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June 24, 2021 SCA Radio Spot


Hey everyone, this is Amber Sides with the Sandhills Cattle Association with your update of the Sandhills Cattle News!


I just wanted to share with you all some information regarding the initiative that was proposed in Colorado recently. A ballot initiative was proposed in Colorado to criminalize ranchers and vets performing routine livestock procedures such as artificial insemination, castration, and other animal husbandry acts. The initiative was an attempt to add livestock and fish to the state's animal cruelty laws and redefine what constitutes a "sexual act with an animal." It also would require that slaughtering of livestock only occur if an animal has lived a quarter of it's natural lifespan in which they were estimating a 20 year lifespan for a cow. Passing this initiative would vastly change cattle's current practices as they are often butchered before the age of 3 as well as ending rodeos, dog shows, animal ag and much more. Let's also not forget how this would have affected the Annual Denver Stock Show, which is one of Colorado's largest revenues, with an economic impact of about $120 million in a given year. Colorado Livestock Association CEO Bill Hammerich said that not only would it hurt the state's ag industry, but it also affects meat and meat product exports, which make up nearly 14% of Colorado exports. The rural communities would be devastated by this, and the front range would soon also feel the effects as they would no longer be able to purchase local meat.


The website for the ballot initiative called Protect Animals from Unnecessary Suffering and Exploitation or the PAUSE act says it will extend animal welfare rights to all farm animals and that there is no rational reason to exempt farmed animals from basic abuse laws that currently exist to protect our pets. However, as many of you AG producers are WELL-aware, raising a cow does not compare to raising a household cat or dog; therefor, it seems a bit radical to include livestock under the same laws.


On Monday, the ballot was reviewed before the Supreme Court and was ruled 7-0 for the initiative. This was a massive win for the ag industry and Colorado as it may have had rippling effects on other states. The livestock coalition will continue to monitor any new initiatives filed by proponents of this measure.


It's quite daunting to think there people out there planning these initiatives without proper knowledge or at least scientific data to support their ideas. Then proposing these absurd ideas of the AG industry to the public, which we know many will only read or hear animal abuse. It automatically puts a label on farmers, ranchers, and vets as animal abusers. This is just another reason why it is so essential for ag producers and ag supporters to help create public awareness of what the ag industry is truly about and its vital role in our society.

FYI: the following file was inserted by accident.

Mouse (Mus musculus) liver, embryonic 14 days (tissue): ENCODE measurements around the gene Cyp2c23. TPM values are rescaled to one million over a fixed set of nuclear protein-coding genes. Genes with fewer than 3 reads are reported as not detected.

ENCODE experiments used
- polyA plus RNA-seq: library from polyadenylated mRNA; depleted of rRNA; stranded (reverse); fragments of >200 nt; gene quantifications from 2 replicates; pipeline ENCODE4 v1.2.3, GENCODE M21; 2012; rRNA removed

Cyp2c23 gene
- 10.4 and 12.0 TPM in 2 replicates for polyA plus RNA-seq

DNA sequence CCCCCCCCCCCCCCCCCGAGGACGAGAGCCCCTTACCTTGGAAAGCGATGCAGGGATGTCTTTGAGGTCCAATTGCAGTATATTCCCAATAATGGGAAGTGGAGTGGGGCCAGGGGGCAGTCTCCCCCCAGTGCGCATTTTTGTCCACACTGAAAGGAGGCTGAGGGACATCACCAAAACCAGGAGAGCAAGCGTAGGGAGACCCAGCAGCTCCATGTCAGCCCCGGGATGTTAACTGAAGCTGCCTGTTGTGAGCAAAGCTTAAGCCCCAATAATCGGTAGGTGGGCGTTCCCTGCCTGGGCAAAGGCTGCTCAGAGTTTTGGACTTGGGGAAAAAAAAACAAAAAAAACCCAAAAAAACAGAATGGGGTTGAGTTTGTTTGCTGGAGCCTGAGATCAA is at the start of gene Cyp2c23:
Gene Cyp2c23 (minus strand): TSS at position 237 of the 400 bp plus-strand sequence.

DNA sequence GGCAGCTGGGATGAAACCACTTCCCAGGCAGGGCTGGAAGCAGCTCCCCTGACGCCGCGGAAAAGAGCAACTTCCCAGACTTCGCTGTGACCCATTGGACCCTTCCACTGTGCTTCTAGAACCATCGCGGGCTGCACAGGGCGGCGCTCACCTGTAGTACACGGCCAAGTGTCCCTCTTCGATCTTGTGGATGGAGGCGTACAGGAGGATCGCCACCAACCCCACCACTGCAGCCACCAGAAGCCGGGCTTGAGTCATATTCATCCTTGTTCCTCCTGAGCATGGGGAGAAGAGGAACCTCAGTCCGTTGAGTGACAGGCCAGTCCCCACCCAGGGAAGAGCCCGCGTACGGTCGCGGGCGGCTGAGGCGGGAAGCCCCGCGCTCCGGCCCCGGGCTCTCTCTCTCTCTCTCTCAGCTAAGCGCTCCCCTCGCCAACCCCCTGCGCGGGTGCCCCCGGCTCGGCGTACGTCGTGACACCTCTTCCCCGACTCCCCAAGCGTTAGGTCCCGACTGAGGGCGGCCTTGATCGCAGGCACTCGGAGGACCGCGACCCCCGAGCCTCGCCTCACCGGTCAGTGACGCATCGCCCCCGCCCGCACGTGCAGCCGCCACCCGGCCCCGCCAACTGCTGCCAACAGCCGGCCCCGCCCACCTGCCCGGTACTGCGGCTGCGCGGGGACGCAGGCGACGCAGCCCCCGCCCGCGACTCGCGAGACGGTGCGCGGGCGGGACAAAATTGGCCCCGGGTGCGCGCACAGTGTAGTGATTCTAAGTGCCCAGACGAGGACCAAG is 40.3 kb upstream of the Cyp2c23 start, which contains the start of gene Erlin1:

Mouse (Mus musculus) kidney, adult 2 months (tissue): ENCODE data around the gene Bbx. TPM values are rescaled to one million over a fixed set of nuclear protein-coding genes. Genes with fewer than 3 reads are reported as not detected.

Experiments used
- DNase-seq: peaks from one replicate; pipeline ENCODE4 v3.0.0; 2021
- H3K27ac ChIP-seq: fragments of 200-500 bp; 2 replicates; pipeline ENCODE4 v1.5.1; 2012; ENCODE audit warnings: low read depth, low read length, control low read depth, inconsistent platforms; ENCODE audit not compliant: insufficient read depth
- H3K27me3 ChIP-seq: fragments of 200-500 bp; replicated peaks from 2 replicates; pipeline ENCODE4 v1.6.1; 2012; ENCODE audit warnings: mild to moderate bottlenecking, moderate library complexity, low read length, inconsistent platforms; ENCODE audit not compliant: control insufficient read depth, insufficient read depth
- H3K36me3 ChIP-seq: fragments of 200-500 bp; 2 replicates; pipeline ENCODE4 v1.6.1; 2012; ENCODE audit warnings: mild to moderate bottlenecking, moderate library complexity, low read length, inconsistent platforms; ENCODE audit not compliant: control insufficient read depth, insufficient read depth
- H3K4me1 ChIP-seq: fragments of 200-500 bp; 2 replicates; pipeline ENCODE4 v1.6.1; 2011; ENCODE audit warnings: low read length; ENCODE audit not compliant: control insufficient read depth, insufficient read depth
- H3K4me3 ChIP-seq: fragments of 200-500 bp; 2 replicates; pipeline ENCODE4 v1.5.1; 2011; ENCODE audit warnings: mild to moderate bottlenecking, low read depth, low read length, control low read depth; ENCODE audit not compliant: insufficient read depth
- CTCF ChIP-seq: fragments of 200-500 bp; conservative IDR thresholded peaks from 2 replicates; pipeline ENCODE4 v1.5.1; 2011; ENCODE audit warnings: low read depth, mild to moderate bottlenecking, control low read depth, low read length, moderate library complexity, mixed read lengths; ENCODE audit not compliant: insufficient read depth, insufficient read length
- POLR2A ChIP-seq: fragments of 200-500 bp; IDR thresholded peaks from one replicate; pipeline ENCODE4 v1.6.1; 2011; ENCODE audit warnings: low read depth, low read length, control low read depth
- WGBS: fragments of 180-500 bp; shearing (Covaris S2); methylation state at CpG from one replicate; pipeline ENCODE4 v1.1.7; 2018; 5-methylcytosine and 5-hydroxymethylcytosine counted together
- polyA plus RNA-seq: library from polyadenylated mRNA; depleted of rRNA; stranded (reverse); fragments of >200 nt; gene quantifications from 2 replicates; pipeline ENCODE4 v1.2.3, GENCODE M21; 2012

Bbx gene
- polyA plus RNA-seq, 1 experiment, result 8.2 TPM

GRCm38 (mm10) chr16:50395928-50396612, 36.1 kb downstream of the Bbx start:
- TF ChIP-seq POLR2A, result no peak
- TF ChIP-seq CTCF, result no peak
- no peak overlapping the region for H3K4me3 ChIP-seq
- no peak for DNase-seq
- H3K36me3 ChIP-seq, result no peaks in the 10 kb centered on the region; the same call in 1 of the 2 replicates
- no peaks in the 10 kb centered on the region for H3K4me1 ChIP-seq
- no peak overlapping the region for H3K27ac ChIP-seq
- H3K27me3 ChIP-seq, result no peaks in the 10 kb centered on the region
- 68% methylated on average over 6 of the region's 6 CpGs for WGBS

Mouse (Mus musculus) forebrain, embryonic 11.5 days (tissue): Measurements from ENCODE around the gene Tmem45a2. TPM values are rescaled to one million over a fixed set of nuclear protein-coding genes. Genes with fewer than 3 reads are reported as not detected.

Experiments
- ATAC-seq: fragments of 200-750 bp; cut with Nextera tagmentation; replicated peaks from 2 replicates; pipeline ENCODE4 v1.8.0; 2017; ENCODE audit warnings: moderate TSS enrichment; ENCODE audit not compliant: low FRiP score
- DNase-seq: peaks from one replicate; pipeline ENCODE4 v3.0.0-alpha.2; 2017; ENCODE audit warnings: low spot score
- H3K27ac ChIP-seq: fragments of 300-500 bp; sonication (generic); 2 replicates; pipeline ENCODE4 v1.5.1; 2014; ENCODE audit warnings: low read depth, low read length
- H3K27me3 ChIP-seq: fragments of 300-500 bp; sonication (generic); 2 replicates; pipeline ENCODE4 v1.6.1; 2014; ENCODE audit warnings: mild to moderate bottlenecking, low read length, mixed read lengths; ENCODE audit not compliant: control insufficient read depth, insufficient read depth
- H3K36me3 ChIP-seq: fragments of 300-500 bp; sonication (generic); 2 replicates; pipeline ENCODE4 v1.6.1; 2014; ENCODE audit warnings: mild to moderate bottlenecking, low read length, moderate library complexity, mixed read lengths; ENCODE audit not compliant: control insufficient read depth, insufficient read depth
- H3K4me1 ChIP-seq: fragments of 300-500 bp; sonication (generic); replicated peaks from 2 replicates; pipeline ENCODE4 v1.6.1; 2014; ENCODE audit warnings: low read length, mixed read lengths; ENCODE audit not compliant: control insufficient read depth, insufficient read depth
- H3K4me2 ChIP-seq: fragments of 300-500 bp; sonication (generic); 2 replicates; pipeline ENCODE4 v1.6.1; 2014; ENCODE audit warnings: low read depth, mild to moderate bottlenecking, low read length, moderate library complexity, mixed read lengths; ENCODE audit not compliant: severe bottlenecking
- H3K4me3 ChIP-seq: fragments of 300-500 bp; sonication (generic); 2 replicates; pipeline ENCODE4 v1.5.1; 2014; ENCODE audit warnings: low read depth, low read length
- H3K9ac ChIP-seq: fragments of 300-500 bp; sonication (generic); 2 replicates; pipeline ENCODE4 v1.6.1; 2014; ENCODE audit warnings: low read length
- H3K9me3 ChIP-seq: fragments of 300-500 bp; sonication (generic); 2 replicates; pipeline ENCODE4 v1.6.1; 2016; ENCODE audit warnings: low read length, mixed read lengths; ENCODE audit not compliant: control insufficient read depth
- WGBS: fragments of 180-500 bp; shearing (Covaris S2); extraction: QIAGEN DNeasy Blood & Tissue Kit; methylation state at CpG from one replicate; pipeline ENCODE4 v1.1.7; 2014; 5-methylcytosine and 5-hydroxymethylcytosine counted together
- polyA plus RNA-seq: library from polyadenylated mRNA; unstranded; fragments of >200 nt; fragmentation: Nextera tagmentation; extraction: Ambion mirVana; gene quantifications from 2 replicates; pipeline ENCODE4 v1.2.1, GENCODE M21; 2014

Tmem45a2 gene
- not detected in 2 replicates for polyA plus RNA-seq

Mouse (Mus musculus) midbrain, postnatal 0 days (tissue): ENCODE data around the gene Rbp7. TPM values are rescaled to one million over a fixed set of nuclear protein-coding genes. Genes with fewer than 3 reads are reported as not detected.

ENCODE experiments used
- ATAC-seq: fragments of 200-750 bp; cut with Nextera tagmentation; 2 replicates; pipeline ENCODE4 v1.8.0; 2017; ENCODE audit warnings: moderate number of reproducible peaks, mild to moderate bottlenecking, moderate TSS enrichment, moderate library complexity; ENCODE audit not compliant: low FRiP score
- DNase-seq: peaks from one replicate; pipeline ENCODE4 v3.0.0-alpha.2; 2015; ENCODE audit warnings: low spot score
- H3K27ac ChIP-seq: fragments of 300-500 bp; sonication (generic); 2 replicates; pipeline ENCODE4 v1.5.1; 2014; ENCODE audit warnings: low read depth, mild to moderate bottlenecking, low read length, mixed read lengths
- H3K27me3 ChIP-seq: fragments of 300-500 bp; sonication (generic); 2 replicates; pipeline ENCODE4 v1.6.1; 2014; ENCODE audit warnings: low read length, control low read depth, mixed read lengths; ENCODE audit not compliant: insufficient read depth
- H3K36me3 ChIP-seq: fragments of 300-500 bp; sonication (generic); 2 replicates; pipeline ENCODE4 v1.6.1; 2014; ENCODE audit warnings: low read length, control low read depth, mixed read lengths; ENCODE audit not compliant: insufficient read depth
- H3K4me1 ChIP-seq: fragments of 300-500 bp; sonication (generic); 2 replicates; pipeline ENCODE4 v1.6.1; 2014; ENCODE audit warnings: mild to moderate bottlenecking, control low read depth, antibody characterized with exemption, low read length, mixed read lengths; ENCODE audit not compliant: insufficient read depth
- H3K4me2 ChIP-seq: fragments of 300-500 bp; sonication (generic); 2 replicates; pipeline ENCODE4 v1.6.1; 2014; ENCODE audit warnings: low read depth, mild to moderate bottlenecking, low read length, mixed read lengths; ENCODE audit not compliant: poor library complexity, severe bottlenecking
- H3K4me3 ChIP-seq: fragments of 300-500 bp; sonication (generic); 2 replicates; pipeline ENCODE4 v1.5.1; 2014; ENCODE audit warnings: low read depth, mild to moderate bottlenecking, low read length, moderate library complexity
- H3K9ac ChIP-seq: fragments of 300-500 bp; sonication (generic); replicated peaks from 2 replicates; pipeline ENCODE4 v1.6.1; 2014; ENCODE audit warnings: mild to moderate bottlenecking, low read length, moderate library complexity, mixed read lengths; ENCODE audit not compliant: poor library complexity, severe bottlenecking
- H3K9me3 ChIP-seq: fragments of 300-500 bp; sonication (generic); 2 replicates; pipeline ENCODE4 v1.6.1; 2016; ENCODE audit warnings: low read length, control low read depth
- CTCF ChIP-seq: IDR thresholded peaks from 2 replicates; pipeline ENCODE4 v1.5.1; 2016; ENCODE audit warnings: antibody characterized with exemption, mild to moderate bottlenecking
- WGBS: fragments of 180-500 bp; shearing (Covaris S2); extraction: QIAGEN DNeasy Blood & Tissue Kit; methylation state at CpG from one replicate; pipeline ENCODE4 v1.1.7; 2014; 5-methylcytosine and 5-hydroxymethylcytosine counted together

A Colorado Ag Producer said it best in a video discussing the initiative, "We don't force anyone to consume beef; it's always been by choice."


In other news, according to the High Plains, US Drought Monitoring system, "Precipitation across the High Plains region varied significantly this week, though very warm temperatures were consistent across the region. Notably, many places in the central and northern Great Plains have had warmer daytime high temperatures than much of the southern Great Plains, leading to potentially large losses of surface moisture to the atmosphere through evaporation and transpiration in the northern Great Plains. A few areas in the western half of North Dakota received enough rain from several thunderstorm events to improve their drought status, though this primarily occurred in areas with very heavy rain amounts (some locales received over 5 inches). For the most part, while welcome, the heavy rains have come after months of warm and dry conditions, and the widespread severe, extreme, and exceptional drought has been slow to improve as impacts to plants and livestock continue. In north-central and northeast South Dakota, and adjacent portions of North Dakota, moderate and severe drought expanded."

𝐖𝐡𝐚𝐭 𝐝𝐨𝐞𝐬 𝐭𝐡𝐢𝐬 𝐦𝐞𝐚𝐧 𝐟𝐨𝐫 𝐲𝐨𝐮? If you have EXTRA hay reserves, we have plenty of folks looking to take it off your hands. Call us to list your hay today, so folks can get the feed they need to keep their herds going!


Call (402) 376-2310 or email sca@sandhillscattle.com.


Also, our EP&C calves have shipped! So stay tuned for data and announcements surrounding that!


That's all for this week. This is Amber Sides with the Sandhills Cattle Association with your update of the Sandhills Cattle News.



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